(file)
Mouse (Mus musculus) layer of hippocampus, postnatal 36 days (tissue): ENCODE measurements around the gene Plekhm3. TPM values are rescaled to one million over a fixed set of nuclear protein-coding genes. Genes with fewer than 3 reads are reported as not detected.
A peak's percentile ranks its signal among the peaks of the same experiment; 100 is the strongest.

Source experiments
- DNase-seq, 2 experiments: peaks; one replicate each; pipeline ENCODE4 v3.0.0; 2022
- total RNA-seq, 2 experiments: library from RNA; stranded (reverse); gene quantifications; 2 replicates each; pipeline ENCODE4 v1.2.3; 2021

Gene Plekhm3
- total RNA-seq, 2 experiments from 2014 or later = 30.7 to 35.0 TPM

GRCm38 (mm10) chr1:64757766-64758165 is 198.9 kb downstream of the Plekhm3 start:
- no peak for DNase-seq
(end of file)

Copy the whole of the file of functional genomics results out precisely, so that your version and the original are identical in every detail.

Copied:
Mouse (Mus musculus) layer of hippocampus, postnatal 36 days (tissue): ENCODE measurements around the gene Plekhm3. TPM values are rescaled to one million over a fixed set of nuclear protein-coding genes. Genes with fewer than 3 reads are reported as not detected.
A peak's percentile ranks its signal among the peaks of the same experiment; 100 is the strongest.

Source experiments
- DNase-seq, 2 experiments: peaks; one replicate each; pipeline ENCODE4 v3.0.0; 2022
- total RNA-seq, 2 experiments: library from RNA; stranded (reverse); gene quantifications; 2 replicates each; pipeline ENCODE4 v1.2.3; 2021

Gene Plekhm3
- total RNA-seq, 2 experiments from 2014 or later = 30.7 to 35.0 TPM

GRCm38 (mm10) chr1:64757766-64758165 is 198.9 kb downstream of the Plekhm3 start:
- no peak for DNase-seq